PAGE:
grilledcheese.jpgI was probably about thirteen years old during one visit to my grandparents in Italy. Even at that age, I loved that country, but like travelers abroad of any age I got a little homesick. While enjoying the new experiences I did often find myself missing the familiar things too: American cartoons, video games, amusement parks and, as hard as it might be to believe, the food. What I really wanted, even more than French fries, Coca Cola, cheeseburgers or apple pie, was a grilled cheese sandwich. As many southerners have authoritatively informed me, a proper grilled cheese is constructed with real butter, white bread and American cheese singles. This isn’t exactly an easy prospect in the modest Italian town of Castelfranco, Veneto. However, my grandmother, in the tradition of grandmothers everywhere was preternaturally adept at indulging the whims and fancies of grandchildren.

In a large iron skillet she prepared her best “translation” of a grilled cheese sandwich between my linguistically garbled instructions and my mother’s protests not to go to the trouble.

Point of reference: If ever two Italian women are arguing over you in any way, stay verbally and physically out of the way. You haven’t got a prayer of influencing the conflict in any positive way. No matter how loud or persistent they become, no matter what objects may fly or become used to enhance a particular hand gesture, it is imperative that you let this highly charged but mainly ritualistic challenge conclude without interference.

My grandmother won out of course because age and matrilineal rank is the ultimate trump card in a Northern Italian family, regardless of what male Italians might have to say from the safe and private haven of a café, far from the ears of their mothers, wives and sisters.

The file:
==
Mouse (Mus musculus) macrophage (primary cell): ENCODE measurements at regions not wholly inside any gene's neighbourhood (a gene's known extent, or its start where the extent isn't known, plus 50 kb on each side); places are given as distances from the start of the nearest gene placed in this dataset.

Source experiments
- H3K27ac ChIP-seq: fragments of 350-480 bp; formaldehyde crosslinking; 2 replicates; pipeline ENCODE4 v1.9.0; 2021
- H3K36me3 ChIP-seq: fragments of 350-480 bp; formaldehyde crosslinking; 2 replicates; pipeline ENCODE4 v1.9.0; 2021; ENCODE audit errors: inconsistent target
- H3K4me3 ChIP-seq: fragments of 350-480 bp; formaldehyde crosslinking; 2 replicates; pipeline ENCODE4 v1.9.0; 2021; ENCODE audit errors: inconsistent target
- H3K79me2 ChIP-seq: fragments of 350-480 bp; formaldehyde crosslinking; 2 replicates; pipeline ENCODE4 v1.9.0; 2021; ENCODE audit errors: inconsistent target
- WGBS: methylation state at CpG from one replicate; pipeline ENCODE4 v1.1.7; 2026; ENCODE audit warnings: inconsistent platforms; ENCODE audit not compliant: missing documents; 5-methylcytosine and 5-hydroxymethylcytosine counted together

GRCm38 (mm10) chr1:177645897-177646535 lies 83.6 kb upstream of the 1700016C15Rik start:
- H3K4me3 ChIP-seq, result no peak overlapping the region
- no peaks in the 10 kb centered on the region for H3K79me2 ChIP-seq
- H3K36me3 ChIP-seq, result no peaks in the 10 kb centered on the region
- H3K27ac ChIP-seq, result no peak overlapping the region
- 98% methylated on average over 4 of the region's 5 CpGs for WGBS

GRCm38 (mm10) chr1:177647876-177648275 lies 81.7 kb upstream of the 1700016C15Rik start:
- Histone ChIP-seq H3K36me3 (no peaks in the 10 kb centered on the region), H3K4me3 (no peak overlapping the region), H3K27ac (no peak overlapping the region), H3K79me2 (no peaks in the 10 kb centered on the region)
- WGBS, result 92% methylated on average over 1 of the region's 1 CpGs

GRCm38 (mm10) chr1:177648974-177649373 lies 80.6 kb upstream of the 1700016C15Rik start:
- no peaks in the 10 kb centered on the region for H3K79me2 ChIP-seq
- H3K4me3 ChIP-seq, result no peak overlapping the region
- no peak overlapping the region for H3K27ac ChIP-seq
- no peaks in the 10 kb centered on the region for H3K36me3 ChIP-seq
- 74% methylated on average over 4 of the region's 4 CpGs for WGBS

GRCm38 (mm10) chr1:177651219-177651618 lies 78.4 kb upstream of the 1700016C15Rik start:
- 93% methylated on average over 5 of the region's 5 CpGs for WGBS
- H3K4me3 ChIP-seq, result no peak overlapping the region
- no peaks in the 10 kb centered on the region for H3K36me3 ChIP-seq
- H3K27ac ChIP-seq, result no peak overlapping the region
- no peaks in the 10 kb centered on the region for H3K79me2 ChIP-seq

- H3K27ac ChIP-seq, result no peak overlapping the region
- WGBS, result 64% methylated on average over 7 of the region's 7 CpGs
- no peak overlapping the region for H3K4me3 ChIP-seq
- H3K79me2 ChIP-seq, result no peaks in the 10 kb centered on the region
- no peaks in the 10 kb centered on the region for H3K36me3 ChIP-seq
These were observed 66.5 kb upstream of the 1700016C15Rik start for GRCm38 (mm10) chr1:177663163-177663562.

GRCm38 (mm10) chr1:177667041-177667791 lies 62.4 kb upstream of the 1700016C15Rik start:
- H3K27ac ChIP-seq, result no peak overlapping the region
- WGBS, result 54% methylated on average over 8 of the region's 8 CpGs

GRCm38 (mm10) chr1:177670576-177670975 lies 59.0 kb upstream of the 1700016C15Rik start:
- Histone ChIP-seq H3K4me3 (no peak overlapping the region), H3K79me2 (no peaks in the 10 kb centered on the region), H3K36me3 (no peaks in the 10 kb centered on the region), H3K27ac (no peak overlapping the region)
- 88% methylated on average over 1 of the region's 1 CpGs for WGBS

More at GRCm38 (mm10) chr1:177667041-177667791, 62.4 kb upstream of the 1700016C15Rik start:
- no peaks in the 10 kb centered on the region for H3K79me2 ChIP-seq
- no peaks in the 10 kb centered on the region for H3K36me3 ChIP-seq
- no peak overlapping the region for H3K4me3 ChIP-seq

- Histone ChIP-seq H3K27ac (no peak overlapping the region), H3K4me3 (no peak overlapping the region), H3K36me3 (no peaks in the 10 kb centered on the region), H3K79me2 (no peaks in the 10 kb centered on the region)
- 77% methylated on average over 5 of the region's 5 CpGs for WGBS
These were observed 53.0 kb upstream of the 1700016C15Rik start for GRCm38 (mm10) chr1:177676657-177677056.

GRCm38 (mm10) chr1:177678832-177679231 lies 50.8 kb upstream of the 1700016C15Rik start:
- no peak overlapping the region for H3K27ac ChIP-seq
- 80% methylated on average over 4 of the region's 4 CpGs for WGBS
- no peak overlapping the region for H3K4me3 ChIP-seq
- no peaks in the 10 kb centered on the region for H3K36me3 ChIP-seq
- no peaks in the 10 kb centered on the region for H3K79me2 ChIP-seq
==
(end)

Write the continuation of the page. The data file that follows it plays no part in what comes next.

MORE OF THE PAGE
Good, real, butter was no obstacle because Castelfranco lays near prime Italian cattle country. Yes, there is thriving beef & dairy country in Italy. As a matter of fact, it was not too long ago that the town square of Castelfranco hosted cattle markets. Spaghetti Westerns aside, however, I have never seen an Italian in a ten-gallon hat and chaps.

With regard to cheese, however, the countryside actually worked against us. American Cheese was unheard of. In fact, if presented with a slice of Kraft American Singles, I suspect my grandmother would have summoned a priest. Instead, she sliced several thin pieces from a large wheel kept in the kitchen for the express purpose of satisfying our enormous love of cheese… god, I love cheese. Said wheel was one of those almost ridiculous, iconic depictions of cheese that are consigned to cartoons and cooking shows stateside. Although my perceptions are undoubtedly clouded by youthful mythicism, to this day I insist that the cheese wheel was A) As large as my torso and B) Inexhaustible, possibly regenerating overnight. The second point is a particularly impressive feat given the damage I personally can do to cheese.

Bread too required some compromise. Two roughly even, firm slices of some sort of local loaf served instead of the vitamin-fortified Vunder Bread. It wasn’t grainy, but I recall it having substantial texture and required enthusiastic chewing compared to the doughy stuff we used here.

True enlightenment, the type pursued across a lifetime of discipline and meditation by Tibetan monks was achieved that day as I ate my Italian grilled cheese sandwich and drank an Orangina in the courtyard of my grandparents’ home. I’ve had many, many more canonical grilled cheese sandwiches since then, but never it’s equal. And, no, the image of the Virgin Mary did not make an appearance in my lunch that day.